But perhaps it is not the Irish or the Bolivians who have perfected the art of dying well, but the Swedish. In recent months, thanks to a publisher-led media campaign, you may have come across the concept of döstädning, the Swedish practice of "death cleaning." Death cleaning applies a simple formula to the process of dealing with our possessions before we die. In Marie Kondo's The Life-Changing Magic of Tidying, a best-selling guide to tidying up your home, and thus your life, the essential question is whether a given object "sparks joy." In death cleaning, it is "Will anyone I know be happier if I save this?"

It is easy to see the appeal. Death cleaning addresses many of the aspects of contemporary life that make us most anxious. For those who feel that they have accumulated too much stuff and that all this stuff is getting in the way of their spiritual development, it offers a practical guide to decluttering. For those who worry about their privacy or the prospect of relatives discovering their secrets, it offers sensible precautions. For those who fear a long, bewildered, incapacitated old age, it is a way of coping through clear-eyed preparation and understanding.

A friend of mine who works as a radio producer in Stockholm said, "My mother is döstädning incarnated. She has been in the mode of frenetic cleaning for a couple of years now — she is 65 — [and thinks] throwing stuff out will make it easier for us children when she is no longer with us. She doesn't want us to be left with difficult decisions about what to do with it and she doesn't want personal stuff to get in the wrong hands."

The well-funded Swedish welfare state enables elderly Swedes to live independently. "Perhaps this also adds to the sense that they feel they must get their things in order before they die, so that no one else should be responsible for it," says Michael Booth, author of The Almost Nearly Perfect People, a cultural tour of Scandinavian countries.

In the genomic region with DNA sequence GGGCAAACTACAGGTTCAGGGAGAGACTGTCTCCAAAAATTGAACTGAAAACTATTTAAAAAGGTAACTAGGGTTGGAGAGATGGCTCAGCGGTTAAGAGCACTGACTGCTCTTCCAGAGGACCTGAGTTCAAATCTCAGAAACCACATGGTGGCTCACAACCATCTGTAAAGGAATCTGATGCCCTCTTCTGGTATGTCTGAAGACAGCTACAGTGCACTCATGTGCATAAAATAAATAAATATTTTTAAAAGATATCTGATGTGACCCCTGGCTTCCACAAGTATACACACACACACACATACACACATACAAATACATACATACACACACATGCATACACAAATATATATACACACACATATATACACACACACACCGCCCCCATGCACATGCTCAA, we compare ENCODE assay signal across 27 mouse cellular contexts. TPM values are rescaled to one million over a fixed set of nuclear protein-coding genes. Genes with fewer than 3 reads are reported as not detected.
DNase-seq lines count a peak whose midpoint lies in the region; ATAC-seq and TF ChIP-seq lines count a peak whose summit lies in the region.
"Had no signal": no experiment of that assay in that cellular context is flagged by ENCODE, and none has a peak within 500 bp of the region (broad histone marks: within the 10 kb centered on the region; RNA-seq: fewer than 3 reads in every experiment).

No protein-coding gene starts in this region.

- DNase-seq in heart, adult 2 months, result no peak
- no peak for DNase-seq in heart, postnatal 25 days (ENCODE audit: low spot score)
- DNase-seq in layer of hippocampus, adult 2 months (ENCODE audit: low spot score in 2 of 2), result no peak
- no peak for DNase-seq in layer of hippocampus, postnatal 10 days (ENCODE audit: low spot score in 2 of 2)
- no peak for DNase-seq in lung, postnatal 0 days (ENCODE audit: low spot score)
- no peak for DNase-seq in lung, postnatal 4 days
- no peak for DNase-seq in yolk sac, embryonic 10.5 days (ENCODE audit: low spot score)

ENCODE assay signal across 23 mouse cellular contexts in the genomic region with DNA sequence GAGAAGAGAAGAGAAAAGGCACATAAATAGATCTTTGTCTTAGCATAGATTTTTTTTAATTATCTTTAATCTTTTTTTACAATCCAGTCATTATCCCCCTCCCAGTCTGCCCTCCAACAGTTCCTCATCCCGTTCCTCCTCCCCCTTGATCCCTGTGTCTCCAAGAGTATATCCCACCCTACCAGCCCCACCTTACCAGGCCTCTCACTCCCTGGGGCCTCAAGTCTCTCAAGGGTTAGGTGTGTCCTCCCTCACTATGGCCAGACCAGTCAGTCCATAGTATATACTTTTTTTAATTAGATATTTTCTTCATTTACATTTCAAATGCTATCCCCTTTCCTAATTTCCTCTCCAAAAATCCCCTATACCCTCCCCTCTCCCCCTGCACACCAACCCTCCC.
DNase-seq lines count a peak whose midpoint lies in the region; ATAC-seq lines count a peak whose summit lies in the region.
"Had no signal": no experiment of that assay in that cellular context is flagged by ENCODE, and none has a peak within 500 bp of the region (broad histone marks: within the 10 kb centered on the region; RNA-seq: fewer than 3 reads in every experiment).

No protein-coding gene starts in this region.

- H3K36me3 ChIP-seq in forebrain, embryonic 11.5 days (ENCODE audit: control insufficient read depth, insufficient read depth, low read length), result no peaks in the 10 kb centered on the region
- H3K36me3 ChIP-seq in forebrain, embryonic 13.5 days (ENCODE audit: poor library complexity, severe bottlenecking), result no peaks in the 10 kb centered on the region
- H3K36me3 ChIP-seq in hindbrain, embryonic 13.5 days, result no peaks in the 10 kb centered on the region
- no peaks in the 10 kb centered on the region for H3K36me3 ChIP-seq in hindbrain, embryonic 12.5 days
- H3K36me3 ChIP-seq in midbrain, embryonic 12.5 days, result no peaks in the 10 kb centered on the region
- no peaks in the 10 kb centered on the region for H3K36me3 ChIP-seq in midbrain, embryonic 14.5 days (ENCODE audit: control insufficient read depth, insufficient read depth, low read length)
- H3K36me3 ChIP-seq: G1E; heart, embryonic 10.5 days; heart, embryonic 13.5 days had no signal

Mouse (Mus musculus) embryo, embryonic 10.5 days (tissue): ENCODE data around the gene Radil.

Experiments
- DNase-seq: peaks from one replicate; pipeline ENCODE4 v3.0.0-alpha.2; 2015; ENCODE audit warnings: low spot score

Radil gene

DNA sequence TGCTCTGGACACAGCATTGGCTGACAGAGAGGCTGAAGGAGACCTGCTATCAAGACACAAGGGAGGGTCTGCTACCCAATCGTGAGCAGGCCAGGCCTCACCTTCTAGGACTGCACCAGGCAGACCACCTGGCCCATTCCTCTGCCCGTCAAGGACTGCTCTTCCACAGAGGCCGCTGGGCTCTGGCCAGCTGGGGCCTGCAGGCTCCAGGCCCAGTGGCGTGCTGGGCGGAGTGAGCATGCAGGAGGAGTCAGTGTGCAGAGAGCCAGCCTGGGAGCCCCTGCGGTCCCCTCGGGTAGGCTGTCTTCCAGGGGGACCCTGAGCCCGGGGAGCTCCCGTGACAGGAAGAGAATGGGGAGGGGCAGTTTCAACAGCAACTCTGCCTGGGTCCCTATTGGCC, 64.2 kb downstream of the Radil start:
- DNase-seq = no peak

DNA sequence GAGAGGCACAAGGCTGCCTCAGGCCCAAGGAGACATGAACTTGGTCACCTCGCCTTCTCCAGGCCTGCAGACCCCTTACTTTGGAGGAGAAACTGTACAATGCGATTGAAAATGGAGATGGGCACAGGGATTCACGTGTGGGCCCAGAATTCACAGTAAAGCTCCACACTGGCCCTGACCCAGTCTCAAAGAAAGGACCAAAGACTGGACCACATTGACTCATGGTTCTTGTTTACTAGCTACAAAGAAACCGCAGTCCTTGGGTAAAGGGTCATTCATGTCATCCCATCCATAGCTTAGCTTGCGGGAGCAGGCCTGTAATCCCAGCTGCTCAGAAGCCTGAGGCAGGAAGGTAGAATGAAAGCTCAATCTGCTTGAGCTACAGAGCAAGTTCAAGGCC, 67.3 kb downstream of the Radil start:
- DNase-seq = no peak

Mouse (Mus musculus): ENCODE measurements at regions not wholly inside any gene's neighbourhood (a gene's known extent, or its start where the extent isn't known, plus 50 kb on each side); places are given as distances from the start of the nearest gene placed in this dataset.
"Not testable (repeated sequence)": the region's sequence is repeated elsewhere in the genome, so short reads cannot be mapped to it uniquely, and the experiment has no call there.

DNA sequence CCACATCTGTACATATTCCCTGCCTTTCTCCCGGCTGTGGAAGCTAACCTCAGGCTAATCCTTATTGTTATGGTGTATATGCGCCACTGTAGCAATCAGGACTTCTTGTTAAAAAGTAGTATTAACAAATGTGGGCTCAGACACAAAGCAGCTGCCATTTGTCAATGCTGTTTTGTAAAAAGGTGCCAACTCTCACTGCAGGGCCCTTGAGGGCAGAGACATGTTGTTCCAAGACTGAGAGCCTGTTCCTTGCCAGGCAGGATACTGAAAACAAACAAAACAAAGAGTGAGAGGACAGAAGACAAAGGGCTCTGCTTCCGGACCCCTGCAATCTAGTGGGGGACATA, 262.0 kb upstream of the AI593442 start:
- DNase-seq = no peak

The book responsible for spreading the death-cleaning gospel is by Margareta Magnusson, a Swedish artist who describes herself as between "80 and 100." The Gentle Art of Swedish Death Cleaning: How to Free Yourself and Your Family From a Lifetime of Clutter came out in English a few months ago. It is part practical guide to getting your affairs in order, part discourse on accepting the reality of death. Over the course of 38 very short chapters with titles such as "If It Was Your Secret, Then Keep It That Way" (or "How to Death Clean Hidden, Dangerous and Secret Things"), Magnusson sets out her pragmatic and upbeat approach to mortality. "Life will become more pleasant and comfortable if we get rid of some of the abundance," she writes.

"The message was, We just have to accept that one day we will die," said her literary agent, Susanna Lea. "Either our loved ones will begrudge us, or they will hold on to this wonderful memory and love us for sorting everything out. Which one do you want?"

As soon as Lea sent the book proposal out, publishers eagerly snapped it up. A German editor made an offer after just four hours. Lea took it to the 2016 Frankfurt book fair, the marketplace for international sales, and sold it to the U.K., U.S., and Australia. It is now being translated into 23 languages.

Magnusson lives in an apartment in a large development in the Södermalm neighborhood of Stockholm. She's tall and slender, wearing a striped French sailor-style shirt, faded jeans, and trainers, with a gray bob and a long, oval-shaped face. Her most striking feature is her large, round, wet blue eyes. She looks healthy and spry and fashionable without trying hard, which fits the image of her as a mellow, slightly kooky, but wise Scandinavian grandma who writes things such as "Maybe Grandfather had ladies' underwear in his drawer and maybe Grandma had a dildo in hers. But what does that matter now? They are no longer among us; if we liked them, it really should be nothing for us to worry about."